E-Mail 'Welcome to 2020: A New Decade for Audio Masters' To A Friend

Email a copy of 'Welcome to 2020: A New Decade for Audio Masters' to a friend

* Required Field






Separate multiple entries with a comma. Maximum 5 entries.



Separate multiple entries with a comma. Maximum 5 entries.


E-Mail Image Verification

Loading ... Loading ...

8 thoughts on “Welcome to 2020: A New Decade for Audio Masters

  • January 5, 2020 at 11:25 am
    Permalink

    One thing I’ve never understood is why FLAC (Free Lossless Audio Codec) isn’t used for streaming. It gets approximately a 50% reduction in file size with no information thrown away. Like a zip file, FLAC looks for repeating patterns, which it uses to create a glossary at the head of the file, with a short nickname for each such pattern, which is replaced in the file by the nickname; the original patterns are then substituted back into the file in place of the nicknames as it is played back. FLAC also supports the same tags – even cover art – that mp3 supports, with the same tag editors able to work on it.

    Being intentionally created for the public domain, FLAC is widely supported by music programs (like Foobar2000, Twonky, and BubbleUPnP) since there’s no charge for using it. I play FLAC files over the internet from my hard drive with no performance or fidelity hit. The only reason I can see why FLAC is not used for streaming is that there’s no company behind it for support.

    • January 5, 2020 at 11:33 am
      Permalink

      FLAC is in essence, a zip file for PCM – PCM being the format used by CDs and high resolution audio of the sort used by recording studios and distributed by AIX, iTrax, HDtracks, etc. (WAV is just another name for PCM.)

      • January 5, 2020 at 1:17 pm
        Permalink

        Thanks Phil. PCM is the name of the process of encoding and WAV is the name of the format container.

    • January 5, 2020 at 1:16 pm
      Permalink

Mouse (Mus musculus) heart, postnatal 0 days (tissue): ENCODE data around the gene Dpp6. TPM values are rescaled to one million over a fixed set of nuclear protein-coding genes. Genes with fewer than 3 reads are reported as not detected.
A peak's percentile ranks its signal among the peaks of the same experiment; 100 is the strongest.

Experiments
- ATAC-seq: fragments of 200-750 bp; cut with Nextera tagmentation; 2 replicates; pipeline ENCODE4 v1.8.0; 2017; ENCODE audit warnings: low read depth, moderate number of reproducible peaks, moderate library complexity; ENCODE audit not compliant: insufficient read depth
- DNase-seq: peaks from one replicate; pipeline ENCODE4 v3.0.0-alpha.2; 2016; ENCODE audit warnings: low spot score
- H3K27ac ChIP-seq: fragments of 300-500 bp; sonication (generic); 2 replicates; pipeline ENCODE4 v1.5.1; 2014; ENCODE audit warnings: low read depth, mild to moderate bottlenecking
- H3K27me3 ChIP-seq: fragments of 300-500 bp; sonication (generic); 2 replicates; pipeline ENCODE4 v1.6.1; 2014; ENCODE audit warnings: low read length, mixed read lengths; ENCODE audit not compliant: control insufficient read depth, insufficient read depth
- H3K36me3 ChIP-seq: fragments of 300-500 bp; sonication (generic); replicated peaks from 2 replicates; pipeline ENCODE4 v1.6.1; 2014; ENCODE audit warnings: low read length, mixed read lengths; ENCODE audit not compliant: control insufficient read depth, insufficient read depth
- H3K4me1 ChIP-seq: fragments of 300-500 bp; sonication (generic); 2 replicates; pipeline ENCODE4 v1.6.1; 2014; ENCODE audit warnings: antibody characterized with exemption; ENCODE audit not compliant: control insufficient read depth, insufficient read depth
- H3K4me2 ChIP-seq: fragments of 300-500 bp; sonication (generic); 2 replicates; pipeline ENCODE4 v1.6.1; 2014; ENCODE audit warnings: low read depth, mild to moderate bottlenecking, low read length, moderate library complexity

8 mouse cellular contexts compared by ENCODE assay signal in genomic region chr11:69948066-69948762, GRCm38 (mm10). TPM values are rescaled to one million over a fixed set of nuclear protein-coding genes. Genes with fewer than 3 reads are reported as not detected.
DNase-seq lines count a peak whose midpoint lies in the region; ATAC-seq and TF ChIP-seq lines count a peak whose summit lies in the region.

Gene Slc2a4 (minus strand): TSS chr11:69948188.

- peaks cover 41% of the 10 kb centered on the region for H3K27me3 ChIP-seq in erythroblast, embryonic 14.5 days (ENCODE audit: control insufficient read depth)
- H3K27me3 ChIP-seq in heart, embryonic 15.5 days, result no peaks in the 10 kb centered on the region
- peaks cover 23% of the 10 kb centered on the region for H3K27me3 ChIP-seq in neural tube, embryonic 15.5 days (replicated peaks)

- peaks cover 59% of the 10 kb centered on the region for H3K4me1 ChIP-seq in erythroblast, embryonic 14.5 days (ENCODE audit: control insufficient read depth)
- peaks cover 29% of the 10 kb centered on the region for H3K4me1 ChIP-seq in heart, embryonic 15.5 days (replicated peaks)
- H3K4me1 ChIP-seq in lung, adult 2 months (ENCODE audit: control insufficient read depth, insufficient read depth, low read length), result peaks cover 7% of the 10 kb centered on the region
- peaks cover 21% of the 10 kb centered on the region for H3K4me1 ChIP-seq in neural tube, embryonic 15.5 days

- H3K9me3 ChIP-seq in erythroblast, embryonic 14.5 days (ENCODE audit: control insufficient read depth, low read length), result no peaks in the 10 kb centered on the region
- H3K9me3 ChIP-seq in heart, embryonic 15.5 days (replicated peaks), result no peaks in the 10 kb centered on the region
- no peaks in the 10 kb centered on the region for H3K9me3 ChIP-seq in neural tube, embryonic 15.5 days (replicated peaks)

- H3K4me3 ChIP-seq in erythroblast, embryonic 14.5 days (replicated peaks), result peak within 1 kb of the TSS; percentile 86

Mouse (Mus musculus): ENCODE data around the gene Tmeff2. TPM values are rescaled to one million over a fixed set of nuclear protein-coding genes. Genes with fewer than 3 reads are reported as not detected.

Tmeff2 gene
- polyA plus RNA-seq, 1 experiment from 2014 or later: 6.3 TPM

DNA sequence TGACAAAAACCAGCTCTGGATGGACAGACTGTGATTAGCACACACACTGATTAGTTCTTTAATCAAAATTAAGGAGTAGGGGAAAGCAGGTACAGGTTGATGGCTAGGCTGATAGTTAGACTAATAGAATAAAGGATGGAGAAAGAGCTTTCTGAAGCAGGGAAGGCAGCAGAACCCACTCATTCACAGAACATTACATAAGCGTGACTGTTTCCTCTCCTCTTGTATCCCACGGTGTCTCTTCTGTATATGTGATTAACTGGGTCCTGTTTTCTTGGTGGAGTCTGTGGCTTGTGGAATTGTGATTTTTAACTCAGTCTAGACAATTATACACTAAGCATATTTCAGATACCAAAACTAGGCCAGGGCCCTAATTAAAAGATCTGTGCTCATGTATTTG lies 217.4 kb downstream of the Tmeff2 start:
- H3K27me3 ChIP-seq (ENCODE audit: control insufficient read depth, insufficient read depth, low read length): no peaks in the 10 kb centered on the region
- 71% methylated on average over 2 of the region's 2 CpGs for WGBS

And the FLAC process is part of the MQA process…only free.

  • January 6, 2020 at 4:15 pm
    Permalink

    Steven Stone posted a link to the same article inside the High Fidelity Stereo Facebook community(a relatively quiet place considering the subject matter) and it has only one comment. No pro/anti-MQA arguments(it’s there on a few earlier posts)

  • January 16, 2020 at 10:25 am
    Permalink

    I am not an audiophile and would appreciate any suggestions from the audiophile community as to which DAC for listening to music via my iPhone Xs Max is best? I just signed up for a trial subscription with Amazon HD Music. I chose Amazon since they do not use the MQA process that Dr. Waldrep and others seem to question. I have read good reviews on the Dragonfly Cobalt but it uses the MQA processing. Would this interfere with the streaming from Amazon HD since they do not use MQA? Thanks everybody, especially Dr. Waldrep for his insight and GUTS in telling us how it really is when it comes to listening to good audio.

      • January 23, 2020 at 5:43 pm
        Permalink

        Thank you Chooke. Are you implying that the Black does not include the MQA processing but the Cobalt does?
        I just don’t want any DAC that would degrade streamed music that is not encoded with MQA, such as Amazon . If a DAC that includes MQA has NO affect on non-MQA music that is streamed, I would be interested in their product.
        And while we’re at it, which portable DAC would you recommend, if any?
        Thank you for your reply.
        Rick

Comments are closed.